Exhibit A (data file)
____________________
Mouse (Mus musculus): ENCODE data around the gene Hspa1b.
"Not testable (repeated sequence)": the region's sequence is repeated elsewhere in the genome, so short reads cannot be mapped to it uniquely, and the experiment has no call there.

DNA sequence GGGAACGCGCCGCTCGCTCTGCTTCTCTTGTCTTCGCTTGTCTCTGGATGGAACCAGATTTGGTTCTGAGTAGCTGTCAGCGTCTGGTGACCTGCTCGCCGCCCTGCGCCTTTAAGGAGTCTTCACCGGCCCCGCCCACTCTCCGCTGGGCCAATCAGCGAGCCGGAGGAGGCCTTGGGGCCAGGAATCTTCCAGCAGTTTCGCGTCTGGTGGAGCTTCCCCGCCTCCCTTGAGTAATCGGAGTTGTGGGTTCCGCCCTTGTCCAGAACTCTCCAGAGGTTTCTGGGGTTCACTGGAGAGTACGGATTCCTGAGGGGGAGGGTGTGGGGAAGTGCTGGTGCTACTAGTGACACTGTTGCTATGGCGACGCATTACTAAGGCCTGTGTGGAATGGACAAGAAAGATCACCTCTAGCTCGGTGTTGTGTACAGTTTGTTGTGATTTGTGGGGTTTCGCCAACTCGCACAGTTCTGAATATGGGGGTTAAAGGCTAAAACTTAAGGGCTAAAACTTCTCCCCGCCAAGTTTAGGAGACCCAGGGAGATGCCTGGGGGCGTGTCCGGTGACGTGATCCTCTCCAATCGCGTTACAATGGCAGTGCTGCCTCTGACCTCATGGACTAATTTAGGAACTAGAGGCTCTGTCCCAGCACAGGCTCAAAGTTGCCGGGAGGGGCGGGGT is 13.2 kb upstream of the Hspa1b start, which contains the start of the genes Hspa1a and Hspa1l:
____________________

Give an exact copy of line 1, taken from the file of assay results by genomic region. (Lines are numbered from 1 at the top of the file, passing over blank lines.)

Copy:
Mouse (Mus musculus): ENCODE data around the gene Hspa1b.